Jason Blum Explains Why Halloween Kills Originally ‘Worried’ Him

Michael in 2018's Halloween

Blumhouse Productions is a behemoth in the horror world, as the studio is behind some of the most successful modern classics like Get Out, Split, and Insidious. Blumhouse brought the Halloween franchise back to theaters in 2018 with David Gordon Green's first movie, which served as a direct follow up to John Carpenter's 1978 original. Two more movies are coming to form a trilogy, but Jason Blum originally had some concern about this year's upcoming movie Halloween Kills.

2018's Halloween was a record breaking success, and showed how much interest is in the property-- especially with Jamie Lee Curtis reprising her role as protagonist Laurie Strode. Two more sequels were quickly green lit, but Jason Blum was worried that Halloween Kills would be too much set up and not a complete movie, referencing The Lord of The Rings: The Two Towers to hammer his point down. As he put it,

I worried about it until I saw [the second one]. And David [Gordon Green, director] worried about it. That it would feel like, remember Lord of the Rings? Like you weren’t getting [the full story]? It doesn’t feel like that at all.

Sticking the landing on a trilogy is no easy task, and plenty of franchises have struggled with this before. Jason Blum wanted to make sure Halloween Kills told its own story, rather than simply doing set up for the third installment Halloween Ends. Luckily it seems that the next movie will be doing just that this coming October.

It's kind of funny to hear Jason Blum take aim at The Two Towers, considering just how massively successful the Lord of the Rings trilogy was in theaters. Although while it introduced, revived Gandalf, and included some epic battle sequences, the second movie didn't actually drastically change the circumstances of the story. The Fellowship was largely in the same position they were at the end of the first movie, in the same groups.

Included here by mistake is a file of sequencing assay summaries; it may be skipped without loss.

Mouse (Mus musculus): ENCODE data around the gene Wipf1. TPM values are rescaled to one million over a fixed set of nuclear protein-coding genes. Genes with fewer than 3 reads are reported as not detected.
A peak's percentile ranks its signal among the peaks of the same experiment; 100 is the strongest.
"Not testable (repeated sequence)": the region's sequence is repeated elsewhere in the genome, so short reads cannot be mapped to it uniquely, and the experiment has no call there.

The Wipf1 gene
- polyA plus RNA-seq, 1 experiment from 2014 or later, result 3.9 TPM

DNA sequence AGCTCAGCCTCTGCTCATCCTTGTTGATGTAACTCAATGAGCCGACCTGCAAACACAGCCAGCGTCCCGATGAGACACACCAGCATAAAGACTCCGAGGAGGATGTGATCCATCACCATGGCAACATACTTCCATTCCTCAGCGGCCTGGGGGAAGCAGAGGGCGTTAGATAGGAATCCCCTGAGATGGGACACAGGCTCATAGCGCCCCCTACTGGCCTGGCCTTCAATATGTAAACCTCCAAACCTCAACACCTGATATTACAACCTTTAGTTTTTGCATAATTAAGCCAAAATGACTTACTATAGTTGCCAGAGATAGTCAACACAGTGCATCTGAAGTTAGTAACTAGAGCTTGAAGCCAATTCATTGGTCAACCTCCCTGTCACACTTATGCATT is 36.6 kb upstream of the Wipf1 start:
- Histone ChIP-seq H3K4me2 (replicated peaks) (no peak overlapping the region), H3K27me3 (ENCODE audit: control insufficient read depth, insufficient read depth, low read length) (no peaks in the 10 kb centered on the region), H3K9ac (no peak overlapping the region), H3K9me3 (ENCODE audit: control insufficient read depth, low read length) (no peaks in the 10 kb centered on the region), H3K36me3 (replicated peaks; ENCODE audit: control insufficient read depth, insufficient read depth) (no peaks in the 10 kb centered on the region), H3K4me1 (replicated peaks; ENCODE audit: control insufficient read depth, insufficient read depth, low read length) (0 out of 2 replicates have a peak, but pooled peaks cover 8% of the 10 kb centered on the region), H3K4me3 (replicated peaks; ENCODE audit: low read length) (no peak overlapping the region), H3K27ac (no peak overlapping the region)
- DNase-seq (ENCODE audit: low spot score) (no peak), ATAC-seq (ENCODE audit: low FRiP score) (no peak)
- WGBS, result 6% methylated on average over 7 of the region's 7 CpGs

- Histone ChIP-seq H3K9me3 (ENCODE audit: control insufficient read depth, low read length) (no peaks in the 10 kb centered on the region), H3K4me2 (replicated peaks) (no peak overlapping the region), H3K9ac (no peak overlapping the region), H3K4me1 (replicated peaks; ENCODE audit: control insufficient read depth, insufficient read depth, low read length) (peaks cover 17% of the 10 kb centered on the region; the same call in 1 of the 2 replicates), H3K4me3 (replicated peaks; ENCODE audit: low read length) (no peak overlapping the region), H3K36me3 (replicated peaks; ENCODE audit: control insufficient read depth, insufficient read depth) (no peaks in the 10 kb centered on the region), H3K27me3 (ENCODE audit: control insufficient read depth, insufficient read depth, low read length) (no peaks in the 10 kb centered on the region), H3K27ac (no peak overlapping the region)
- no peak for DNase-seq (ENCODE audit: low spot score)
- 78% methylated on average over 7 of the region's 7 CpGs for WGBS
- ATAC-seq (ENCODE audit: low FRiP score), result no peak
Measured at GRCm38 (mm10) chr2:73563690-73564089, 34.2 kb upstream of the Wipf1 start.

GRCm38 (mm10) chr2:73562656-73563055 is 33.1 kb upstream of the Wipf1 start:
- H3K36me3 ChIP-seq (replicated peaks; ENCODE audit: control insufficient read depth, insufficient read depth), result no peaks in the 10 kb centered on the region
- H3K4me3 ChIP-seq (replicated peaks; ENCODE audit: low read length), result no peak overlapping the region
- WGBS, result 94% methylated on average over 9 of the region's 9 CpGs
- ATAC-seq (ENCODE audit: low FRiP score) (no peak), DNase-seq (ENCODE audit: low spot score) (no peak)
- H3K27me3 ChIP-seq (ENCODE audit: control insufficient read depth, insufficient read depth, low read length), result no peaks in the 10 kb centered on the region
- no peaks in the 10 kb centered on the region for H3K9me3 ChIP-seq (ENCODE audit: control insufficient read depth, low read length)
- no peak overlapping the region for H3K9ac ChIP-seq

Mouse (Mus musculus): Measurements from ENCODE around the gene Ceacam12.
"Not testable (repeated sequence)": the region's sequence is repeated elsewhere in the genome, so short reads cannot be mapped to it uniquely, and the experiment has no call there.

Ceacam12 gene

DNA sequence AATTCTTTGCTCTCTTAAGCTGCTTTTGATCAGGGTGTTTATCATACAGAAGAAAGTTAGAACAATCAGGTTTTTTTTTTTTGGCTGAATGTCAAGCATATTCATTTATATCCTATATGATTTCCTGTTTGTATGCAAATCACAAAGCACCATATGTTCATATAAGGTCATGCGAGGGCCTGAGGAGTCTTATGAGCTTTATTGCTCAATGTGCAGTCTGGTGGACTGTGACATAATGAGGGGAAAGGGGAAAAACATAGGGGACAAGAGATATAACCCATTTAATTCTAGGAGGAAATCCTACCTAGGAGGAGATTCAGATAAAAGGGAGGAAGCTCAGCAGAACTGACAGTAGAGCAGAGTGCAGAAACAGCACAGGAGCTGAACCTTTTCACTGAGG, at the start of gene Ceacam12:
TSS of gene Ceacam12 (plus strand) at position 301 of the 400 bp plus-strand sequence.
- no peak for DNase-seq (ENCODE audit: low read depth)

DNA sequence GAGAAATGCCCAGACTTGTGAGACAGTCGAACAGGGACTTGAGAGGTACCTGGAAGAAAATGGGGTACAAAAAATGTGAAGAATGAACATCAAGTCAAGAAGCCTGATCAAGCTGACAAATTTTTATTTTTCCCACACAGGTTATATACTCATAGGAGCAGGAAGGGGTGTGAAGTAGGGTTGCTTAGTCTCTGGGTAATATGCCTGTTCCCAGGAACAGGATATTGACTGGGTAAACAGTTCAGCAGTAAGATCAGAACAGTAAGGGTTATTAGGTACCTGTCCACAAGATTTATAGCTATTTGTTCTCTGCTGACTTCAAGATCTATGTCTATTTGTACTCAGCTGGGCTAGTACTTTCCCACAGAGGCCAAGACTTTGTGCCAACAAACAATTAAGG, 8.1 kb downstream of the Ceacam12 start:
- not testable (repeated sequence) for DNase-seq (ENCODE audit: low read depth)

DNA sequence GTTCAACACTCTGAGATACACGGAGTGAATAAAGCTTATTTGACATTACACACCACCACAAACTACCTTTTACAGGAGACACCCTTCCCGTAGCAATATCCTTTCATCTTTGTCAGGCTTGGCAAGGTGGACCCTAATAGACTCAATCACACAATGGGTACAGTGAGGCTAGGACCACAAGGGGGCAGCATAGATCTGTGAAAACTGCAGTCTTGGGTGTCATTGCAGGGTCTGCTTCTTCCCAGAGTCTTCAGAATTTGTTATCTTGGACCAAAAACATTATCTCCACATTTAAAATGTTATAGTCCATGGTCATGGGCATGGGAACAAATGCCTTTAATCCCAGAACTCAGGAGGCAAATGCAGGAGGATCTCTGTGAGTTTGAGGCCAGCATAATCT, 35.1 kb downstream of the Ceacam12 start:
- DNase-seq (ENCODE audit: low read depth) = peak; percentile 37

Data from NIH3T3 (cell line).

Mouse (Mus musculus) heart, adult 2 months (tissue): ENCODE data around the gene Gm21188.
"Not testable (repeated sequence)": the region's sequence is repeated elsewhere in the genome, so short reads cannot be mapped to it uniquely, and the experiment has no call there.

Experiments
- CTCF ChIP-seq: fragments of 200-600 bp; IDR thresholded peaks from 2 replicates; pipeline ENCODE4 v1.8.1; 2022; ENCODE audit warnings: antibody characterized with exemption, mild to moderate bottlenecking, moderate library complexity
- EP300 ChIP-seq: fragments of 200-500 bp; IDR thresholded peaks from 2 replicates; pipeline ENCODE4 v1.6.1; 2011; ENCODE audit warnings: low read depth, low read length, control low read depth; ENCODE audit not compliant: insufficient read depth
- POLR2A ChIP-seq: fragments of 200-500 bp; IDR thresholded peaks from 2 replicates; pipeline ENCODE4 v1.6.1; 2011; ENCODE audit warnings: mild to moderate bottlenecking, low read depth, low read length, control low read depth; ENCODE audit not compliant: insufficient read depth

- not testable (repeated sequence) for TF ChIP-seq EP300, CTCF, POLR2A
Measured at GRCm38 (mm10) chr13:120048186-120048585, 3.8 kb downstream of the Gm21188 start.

Halloween Ends will likely be an epic story, as we reach the final conclusion to Laurie Strode's eternal conflict with Michael Myers. But Jason Blum wanted to ensure Halloween Kills would tell its own capsulated story, rather than simply being tied to the other two movies. Later in his conversation with io9, Blum went on to explain his feelings about the franchise and The Two Towers, saying:

[Halloween Kills] feels like a complete movie. There’s a first, second, and third act. It has a big end. You still know from the end of the second movie where the third movie is going, but the second movie ends in a totally satisfying way. So it doesn’t feel like, you know, that Lord of the Rings issue that they had.

It looks like hardcore fans of the Halloween franchise are going to be very happy with Halloween Kills. Namely, because it tells its own satisfying story. Jason Blum recently teased the larger scale of the upcoming sequel, with the cast including plenty of returning characters from John Carpenter's 1978 original. The survivors of Michael's first rampage through Haddonfield are being assembled, and I doubt they're all gonna make it out alive.

Halloween Kills is set to arrive in theaters on October 16th. In the meantime, check out our 2020 release list to plan your next trip to the movies.

Corey Chichizola
Movies Editor

Corey was born and raised in New Jersey. Double majored in theater and literature during undergrad. After working in administrative theater for a year in New York, he started as the Weekend Editor at CinemaBlend. He's since been able to work himself up to reviews, phoners, and press junkets-- and is now able to appear on camera with some of his favorite actors... just not as he would have predicted as a kid.